The UNICEF Child Survival Programme aims to reduce maternal, newborn and child mortalities by improving the delivery of newborn care, in conjunction with fighting preventable diseases that are accountable for child deaths.

Nutrition

In the country, nearly one out of every two children under five suffers from chronic malnutrition or stunted growth, which affects their brain development, reduces their IQ, and weakens their immune system. In 2017, food security and nutrition levels sharply deteriorated, with one in ten children becoming severely malnourished and in danger of death.

During the first 1,000 days of childhood, from the time of pregnancy on the second birthday of the young child, children should benefit from direct nutrition interventions in terms of adequate food intake, good care, health, nutrition and hygiene.

UNICEF supports the provision of nutrition services in pre-school consultations, the organization and revitalization of the community around nutrition activities, the organization of child health and nutrition days, and the provision of health centre services for severe acute malnutrition.

Improving Water, Sanitation and Hygiene

There is great potential for the DRC and improved sanitation, as the country contains over 50% of the African continent’s water reserves. Despite sustained efforts however, only 52% of the population has access to an improved water source.

We make it our mission at UNICEF to improving water quality in the DRC and ensure that every child has access to safe drinking water, adequate sanitation facilities in schools and communities.

In the realm of emergencies, UNICEF supports the fight against cholera and Ebola by increasing access to safe drinking water, ensuring the availability of water treatment products and rehabilitating and redeveloping water points. of water. Emergency interventions are carried out for displaced persons and host communities.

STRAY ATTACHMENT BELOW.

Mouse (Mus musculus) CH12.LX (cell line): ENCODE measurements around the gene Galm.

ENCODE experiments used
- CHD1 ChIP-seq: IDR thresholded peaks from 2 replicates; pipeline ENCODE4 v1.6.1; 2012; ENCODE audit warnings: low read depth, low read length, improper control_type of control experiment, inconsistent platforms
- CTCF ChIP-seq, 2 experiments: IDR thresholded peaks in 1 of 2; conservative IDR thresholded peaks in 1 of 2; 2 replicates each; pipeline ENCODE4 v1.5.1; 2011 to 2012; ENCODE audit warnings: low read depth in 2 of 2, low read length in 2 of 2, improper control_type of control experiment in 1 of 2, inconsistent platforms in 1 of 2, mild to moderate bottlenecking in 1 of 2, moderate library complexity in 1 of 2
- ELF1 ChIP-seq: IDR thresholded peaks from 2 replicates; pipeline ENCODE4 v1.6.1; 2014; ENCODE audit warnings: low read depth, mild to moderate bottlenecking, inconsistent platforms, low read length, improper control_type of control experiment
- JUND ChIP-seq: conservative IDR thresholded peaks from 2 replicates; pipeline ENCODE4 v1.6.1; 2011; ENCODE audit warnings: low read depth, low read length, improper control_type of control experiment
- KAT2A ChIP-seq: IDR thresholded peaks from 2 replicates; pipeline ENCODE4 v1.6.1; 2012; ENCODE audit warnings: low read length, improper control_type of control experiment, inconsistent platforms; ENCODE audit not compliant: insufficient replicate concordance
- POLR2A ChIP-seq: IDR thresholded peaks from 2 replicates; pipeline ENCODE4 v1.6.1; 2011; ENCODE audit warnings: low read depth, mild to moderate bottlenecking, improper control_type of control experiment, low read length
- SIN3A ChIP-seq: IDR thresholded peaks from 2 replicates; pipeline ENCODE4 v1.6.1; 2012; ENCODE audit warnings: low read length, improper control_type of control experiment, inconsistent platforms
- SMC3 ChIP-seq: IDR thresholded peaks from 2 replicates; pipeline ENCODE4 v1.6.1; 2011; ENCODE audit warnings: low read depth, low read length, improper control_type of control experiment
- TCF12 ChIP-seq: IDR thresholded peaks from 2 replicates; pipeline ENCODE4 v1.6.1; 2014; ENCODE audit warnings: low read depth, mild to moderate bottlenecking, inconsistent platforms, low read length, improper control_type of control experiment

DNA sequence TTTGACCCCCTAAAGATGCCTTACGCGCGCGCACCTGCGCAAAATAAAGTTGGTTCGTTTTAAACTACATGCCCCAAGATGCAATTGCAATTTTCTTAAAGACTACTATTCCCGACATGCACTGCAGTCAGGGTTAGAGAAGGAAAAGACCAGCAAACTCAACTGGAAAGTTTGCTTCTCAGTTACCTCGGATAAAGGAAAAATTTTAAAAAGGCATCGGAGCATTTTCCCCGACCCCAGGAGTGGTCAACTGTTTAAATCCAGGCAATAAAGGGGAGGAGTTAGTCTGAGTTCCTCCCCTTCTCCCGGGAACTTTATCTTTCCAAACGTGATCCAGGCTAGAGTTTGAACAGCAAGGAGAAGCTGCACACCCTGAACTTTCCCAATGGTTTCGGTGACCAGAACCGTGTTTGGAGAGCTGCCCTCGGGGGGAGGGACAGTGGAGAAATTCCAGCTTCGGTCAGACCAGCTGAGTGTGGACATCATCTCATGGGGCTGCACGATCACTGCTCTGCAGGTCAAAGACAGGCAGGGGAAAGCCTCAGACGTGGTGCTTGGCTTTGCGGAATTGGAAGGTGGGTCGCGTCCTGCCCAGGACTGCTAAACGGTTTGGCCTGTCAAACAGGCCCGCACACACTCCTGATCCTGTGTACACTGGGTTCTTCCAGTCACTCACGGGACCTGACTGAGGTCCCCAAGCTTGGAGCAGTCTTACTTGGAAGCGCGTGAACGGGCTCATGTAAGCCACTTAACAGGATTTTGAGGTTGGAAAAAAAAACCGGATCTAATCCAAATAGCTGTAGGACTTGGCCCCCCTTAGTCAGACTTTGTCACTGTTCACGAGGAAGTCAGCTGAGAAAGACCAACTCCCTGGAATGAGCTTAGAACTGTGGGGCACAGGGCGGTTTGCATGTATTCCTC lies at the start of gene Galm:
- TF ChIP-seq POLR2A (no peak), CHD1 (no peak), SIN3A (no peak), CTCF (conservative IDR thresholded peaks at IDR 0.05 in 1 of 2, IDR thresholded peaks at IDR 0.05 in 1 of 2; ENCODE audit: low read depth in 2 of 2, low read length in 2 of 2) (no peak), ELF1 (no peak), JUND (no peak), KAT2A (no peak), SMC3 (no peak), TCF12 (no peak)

Through the national program “Healthy School and Village” for example, UNICEF works to prevent diarrheal and other waterborne diseases. Having made significant progress, over 7 million people and nearly 1 million schoolchildren have benefited from improved water and sanitation, and since 2018, health centres have been integrated into the program.

 

Giving Children Opportunities For a Better Education

We believe that every child has the right to an education, no matter the circumstances that they are born into.

Education offers children a ladder out of poverty and a path to a promising future. But, in the Democratic Republic of the Congo (DRC) nearly 7 million children aged 5 to 17 are out of school.

The Ebola outbreak has meant that basic services such as education are far harder to access, with the impact of the disease overturning the daily lives of communities – affecting all from parents, caregivers to teachers.

UNICEF is helping to fight the spread of this deadly disease and educate people on how to prevent contamination. Our work is vital in teaching young people on how to raise awareness about Ebola and help keep their environment free from disease.

We pledge to allow children affected by extreme poverty to have access to quality primary education, as UNICEF believe these first stages are crucial in creating a better tomorrow.

Support UNICEF in the DRC

By donating to UNICEF, we can work together to improve the chances of a child’s survival in the Democratic Republic of the Congo and give them the childhood they deserve.

Help us to continue our work by donating to UNICEF here.